I wish that was better. But that is literally the best beginning I could do. I've been struggling with it since I was fourteen and it is kind of sad to realize that that is the absolute pinnacle of my talents in starting Gilda and Meek down their path. To be perfectly blunt, the better beginning to The Un-Iverse is "The Pontue Legacy: Prologue". Part of me wishes I could just move that ahead of this, but it would make no sense out of context, and it is precisely as awesome as it is because it occurs in the 9th issue, which is kind of the last place you'd expect it.

    The problem with The Un-Iverse is that there is no defining moment to kick things off. There is no Oceanic plane exploding on the beach, or Laura Palmer's body washing ashore. The best I can do is introduce the characters and scenarios and bring them together. That is why the title for the story I ultimately chose was "Groundwork". It makes no sense in the story itself, but the entire story is merely groundwork for the canon, so that's the title that fits. It is a story that promises cool things to come, without ever once being cool itself.

    Joss Whedon is famous for having sucky openings too so at least I'm in good company. But The Un-Iverse's biggest fault is that it doesn't actually start to get mindblowingly awesome until The Terran Wars. There is some great stuff here and there before then. But based on this opening you'd never guess it was coming.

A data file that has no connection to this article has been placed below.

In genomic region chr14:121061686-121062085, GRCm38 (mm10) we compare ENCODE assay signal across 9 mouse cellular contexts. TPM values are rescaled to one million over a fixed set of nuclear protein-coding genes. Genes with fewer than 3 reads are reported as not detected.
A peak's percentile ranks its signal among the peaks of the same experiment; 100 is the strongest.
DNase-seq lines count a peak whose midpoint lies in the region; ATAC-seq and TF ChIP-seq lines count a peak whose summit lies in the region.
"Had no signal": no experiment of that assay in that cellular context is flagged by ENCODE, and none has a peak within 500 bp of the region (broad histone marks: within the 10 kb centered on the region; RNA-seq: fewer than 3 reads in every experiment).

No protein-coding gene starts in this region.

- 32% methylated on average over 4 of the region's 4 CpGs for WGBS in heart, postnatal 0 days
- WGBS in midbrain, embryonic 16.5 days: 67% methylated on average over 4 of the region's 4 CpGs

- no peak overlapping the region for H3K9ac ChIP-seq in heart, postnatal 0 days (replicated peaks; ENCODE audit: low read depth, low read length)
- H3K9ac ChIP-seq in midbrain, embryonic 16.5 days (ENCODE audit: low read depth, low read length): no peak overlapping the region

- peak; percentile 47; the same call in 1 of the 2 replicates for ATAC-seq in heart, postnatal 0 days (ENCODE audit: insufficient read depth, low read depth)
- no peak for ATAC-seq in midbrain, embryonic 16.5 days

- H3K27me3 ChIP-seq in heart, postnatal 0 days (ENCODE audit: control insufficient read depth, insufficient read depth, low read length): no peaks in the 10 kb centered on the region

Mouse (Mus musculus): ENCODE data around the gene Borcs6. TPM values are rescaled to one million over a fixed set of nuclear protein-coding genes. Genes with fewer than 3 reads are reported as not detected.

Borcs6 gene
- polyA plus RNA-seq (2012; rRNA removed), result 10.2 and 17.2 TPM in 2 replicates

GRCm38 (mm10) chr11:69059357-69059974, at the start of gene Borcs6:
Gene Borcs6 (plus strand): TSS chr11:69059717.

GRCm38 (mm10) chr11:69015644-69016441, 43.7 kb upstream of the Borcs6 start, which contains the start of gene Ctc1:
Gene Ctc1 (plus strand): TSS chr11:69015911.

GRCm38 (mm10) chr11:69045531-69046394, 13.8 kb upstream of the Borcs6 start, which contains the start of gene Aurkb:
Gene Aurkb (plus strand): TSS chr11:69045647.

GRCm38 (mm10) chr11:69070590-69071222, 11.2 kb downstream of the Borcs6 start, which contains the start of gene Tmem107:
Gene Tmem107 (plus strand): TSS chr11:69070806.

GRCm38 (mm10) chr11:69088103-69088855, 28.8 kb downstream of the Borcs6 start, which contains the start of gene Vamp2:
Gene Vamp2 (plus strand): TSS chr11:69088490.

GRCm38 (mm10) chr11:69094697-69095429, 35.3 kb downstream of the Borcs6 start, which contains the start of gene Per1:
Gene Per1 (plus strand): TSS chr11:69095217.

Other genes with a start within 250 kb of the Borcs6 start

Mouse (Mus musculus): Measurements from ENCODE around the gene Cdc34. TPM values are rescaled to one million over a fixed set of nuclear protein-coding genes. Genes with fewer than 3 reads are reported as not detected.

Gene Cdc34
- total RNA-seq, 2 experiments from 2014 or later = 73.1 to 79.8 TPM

One of the weirdest things about Gilda and Meek is that the cast gels together instantly. It's not that there isn't friction, but it remains at the same level in the first issue as it does for most of the rest of the saga. They get into a groove scary quick. Maybe that's me being a impatient writer, and not wanting to do all of the work of slowly building them up into better characters. But what I've noticed from feedback from people who read my comic, is that when you immediately start off the story with the characters in their settled personas, the reader accepts them quicker. Part of that is probably because the people who read my comics already know me, and know what I'm all about. But the sense I always got from people who read my comics, is that they felt like they have been reading Gilda and Meek for years after two or three issues. Maybe it's not good drama. But it's good comfort food and a good way to have people REALLY like and understand the characters right off the bat.

    Look at WALL-E. Goes through exactly ZERO character development. But we love him instantly. Funny how that works.